Pope's chief investigator 'failed to act' on allegation
THE Pope's replacement to investigate sex abuse cases in the Catholic Church has been accused of failing to act against a Californian priest after learning he had allegedly molested an altar boy 11 years earlier.
Cardinal William Levada, who at the time the alleged offence came to light in 1995 was Archbishop of San Francisco, said five years ago he did not contact police about Father Milton Walsh because he believed his predecessor had dealt with the case adequately. He also said he trusted that Father Walsh would not reoffend.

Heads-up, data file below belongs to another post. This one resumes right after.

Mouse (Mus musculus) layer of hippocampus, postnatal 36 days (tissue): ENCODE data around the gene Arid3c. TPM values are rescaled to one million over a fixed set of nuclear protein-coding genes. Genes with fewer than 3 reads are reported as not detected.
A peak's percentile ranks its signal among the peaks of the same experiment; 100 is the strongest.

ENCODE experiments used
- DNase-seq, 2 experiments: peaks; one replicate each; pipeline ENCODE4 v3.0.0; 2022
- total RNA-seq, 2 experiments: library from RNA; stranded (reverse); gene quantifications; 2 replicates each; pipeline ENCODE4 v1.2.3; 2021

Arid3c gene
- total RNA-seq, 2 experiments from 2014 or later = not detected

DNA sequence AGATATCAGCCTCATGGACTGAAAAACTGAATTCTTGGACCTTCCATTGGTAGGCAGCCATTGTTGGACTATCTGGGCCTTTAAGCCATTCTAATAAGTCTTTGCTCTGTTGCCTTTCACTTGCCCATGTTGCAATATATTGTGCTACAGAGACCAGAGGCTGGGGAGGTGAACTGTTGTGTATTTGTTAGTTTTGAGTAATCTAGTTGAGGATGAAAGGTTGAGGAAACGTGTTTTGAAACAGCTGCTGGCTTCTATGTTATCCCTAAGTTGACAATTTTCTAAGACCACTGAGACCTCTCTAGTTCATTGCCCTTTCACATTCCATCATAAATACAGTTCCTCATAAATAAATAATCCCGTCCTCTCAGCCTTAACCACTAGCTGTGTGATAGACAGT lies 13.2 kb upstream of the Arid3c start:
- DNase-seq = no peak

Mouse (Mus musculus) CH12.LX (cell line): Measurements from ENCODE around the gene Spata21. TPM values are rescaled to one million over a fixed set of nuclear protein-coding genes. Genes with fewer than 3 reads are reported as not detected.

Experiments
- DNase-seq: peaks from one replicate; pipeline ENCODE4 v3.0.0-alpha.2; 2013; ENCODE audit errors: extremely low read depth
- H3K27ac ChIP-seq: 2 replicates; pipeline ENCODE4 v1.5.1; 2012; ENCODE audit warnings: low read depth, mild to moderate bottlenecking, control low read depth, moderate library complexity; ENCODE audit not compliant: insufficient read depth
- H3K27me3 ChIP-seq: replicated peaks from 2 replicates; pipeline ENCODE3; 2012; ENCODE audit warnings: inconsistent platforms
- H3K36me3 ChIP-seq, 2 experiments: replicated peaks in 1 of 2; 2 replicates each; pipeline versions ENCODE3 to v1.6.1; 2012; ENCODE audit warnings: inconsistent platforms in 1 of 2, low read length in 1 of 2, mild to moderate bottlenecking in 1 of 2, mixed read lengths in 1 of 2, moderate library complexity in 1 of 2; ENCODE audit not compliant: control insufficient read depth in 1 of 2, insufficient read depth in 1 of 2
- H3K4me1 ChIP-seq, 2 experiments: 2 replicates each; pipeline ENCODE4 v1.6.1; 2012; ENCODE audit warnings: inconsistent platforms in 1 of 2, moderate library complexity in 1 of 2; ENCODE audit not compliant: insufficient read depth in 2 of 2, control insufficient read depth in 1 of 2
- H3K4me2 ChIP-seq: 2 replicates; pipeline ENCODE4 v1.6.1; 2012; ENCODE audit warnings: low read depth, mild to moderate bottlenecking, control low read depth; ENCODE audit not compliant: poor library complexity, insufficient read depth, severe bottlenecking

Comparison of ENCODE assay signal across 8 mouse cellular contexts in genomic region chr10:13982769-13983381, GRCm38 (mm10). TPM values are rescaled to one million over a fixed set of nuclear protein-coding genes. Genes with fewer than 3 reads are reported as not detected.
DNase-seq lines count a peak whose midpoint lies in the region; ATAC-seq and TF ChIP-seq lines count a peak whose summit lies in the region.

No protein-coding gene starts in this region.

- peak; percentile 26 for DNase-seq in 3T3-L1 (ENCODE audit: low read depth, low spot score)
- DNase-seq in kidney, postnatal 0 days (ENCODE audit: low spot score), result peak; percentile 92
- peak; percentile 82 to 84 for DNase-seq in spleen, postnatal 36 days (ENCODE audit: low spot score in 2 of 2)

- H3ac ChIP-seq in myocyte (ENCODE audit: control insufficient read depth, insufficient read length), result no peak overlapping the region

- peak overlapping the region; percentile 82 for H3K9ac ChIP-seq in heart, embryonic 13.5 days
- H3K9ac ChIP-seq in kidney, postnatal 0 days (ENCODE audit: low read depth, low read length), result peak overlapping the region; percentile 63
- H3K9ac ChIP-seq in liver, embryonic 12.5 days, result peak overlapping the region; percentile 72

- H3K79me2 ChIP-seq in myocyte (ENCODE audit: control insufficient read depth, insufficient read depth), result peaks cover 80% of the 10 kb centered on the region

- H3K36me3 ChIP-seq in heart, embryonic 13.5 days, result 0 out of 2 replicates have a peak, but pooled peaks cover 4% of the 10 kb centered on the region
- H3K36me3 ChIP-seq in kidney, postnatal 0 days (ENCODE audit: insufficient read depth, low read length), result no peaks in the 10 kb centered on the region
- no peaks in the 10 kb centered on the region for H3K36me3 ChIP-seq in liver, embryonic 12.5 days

Jeffrey Lena, the lawyer acting for the Vatican in US abuse cases, said that Cardinal Levada acted appropriately according to the standards of the time. There was no evidence that Father Walsh had gone on to commit any further sexual offences.
Father Walsh was removed from active ministry in 2002 when police opened an investigation into his behaviour. The same year the US Bishops' Conference issued a "zero tolerance" policy on clerical sex abuse.
Cardinal Levada, the highest-ranking American in the Vatican Curia, was selected by the Pope to head the Congregation for the Doctrine of the Faith, the body which Benedict headed until he became Pope in 2005. Its functions include investigating and defrocking paedophile priests.
This month the Vatican posted guidelines on its website making clear for the first time that bishops are required to report suspected sex abuse cases to police rather than confining them to internal tribunals. (© The Times, London)